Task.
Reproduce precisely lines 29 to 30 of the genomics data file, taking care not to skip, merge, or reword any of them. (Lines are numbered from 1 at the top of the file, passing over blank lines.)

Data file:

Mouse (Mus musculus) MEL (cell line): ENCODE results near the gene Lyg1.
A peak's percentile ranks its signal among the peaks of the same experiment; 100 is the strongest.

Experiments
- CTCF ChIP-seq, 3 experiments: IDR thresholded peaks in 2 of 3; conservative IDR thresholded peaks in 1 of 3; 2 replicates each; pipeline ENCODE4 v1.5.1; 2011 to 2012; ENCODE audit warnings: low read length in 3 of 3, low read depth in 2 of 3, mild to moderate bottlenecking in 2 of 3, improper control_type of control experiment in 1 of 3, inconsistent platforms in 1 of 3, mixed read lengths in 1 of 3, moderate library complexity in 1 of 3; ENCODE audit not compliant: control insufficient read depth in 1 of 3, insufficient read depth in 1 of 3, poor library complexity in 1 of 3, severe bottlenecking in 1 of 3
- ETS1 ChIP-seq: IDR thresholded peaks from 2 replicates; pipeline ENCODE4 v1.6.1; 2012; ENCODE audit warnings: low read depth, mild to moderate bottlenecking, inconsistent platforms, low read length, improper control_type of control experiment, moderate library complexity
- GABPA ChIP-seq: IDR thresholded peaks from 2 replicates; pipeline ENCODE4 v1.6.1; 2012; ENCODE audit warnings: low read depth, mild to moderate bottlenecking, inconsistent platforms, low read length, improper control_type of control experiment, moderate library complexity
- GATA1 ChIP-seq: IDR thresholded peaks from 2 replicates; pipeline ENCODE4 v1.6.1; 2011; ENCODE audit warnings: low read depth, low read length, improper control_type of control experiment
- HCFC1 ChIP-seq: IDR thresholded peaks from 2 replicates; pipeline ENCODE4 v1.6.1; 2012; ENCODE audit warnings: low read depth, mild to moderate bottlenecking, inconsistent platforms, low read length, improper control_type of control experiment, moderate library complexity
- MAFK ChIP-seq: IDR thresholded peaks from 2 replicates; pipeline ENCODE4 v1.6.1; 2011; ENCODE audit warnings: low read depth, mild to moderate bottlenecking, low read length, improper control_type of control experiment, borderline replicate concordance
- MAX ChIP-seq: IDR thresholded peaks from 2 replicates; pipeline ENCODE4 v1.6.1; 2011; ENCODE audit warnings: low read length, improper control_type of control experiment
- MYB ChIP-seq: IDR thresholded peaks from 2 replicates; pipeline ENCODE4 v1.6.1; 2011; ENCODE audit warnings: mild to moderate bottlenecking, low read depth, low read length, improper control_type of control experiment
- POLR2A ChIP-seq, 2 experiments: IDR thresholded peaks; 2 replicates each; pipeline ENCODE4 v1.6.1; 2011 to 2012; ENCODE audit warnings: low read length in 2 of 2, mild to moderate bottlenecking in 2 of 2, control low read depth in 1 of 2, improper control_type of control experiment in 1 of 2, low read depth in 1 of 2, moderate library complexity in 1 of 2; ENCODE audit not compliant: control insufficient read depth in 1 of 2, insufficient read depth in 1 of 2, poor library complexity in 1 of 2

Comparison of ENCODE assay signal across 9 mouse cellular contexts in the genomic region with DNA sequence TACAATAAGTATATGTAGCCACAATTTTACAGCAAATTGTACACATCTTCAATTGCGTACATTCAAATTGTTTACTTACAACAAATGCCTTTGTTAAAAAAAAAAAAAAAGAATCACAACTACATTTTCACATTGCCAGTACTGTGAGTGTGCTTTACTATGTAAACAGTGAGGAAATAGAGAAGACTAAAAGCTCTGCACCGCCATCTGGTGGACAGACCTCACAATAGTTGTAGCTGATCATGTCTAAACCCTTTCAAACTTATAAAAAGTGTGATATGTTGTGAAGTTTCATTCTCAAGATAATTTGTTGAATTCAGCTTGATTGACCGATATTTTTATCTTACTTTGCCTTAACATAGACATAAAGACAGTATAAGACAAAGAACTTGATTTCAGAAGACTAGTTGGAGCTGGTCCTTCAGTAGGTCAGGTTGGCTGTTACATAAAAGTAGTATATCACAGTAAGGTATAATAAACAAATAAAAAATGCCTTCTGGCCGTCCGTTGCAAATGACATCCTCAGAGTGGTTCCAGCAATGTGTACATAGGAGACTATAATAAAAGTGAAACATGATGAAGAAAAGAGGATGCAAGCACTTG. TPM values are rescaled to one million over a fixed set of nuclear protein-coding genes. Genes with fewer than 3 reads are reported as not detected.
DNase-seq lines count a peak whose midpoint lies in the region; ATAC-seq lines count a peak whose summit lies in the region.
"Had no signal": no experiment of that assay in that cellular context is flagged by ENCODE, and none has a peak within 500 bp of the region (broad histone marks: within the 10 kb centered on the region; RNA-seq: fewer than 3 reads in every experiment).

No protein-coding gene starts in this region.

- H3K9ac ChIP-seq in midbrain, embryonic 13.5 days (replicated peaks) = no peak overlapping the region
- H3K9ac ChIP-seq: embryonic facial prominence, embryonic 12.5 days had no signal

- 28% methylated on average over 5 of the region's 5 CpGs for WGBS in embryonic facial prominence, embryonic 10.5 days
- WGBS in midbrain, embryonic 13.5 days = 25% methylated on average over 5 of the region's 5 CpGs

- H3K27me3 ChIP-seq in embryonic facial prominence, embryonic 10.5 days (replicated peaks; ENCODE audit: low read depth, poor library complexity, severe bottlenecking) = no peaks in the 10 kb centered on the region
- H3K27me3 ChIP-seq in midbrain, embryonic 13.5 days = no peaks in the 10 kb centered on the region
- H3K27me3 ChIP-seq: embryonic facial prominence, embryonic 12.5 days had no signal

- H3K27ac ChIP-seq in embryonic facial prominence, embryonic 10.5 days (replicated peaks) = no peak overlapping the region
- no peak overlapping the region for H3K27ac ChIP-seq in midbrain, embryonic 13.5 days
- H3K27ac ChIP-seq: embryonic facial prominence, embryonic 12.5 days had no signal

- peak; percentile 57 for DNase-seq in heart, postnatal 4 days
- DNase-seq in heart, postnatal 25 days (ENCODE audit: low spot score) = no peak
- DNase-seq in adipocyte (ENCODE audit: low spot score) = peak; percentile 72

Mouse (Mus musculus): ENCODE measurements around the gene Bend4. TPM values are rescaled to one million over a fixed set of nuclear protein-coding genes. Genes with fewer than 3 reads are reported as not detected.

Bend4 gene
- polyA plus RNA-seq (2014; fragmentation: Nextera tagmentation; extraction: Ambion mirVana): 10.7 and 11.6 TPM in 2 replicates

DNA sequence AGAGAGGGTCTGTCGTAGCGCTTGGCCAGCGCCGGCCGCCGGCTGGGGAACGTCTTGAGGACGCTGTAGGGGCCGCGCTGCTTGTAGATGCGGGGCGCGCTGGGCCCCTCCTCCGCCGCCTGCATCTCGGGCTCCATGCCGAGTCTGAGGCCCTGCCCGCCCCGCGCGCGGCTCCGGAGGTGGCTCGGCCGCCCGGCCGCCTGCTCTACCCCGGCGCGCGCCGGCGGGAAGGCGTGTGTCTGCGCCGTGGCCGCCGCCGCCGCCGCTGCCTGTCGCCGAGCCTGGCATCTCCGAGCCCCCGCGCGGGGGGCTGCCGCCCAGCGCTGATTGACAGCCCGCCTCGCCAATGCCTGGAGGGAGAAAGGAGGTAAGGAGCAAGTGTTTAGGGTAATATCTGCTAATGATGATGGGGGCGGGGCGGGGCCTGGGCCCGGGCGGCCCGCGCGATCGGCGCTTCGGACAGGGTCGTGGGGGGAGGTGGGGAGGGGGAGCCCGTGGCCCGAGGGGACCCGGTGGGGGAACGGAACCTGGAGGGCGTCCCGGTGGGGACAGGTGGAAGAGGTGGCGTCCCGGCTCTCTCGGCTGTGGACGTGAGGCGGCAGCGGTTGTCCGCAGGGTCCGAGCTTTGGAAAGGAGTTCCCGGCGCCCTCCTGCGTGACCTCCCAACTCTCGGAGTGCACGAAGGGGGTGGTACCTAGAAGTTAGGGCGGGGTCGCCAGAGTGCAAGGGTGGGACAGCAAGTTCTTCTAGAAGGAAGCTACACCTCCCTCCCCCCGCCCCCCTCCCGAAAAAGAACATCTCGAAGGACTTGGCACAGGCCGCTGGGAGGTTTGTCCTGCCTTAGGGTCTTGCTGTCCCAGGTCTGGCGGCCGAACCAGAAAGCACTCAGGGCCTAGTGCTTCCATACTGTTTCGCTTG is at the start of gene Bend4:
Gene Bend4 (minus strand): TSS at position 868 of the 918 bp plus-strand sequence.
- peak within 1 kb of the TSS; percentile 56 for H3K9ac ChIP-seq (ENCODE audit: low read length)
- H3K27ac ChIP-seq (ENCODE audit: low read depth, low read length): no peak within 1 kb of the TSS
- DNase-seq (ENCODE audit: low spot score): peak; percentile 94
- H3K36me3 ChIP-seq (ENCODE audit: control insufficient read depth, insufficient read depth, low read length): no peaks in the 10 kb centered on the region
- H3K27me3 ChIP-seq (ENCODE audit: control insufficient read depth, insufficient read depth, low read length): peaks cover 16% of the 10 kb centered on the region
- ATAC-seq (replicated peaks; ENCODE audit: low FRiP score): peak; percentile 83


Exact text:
- DNase-seq in adipocyte (ENCODE audit: low spot score) = peak; percentile 72

Mouse (Mus musculus): ENCODE measurements around the gene Bend4. TPM values are rescaled to one million over a fixed set of nuclear protein-coding genes. Genes with fewer than 3 reads are reported as not detected.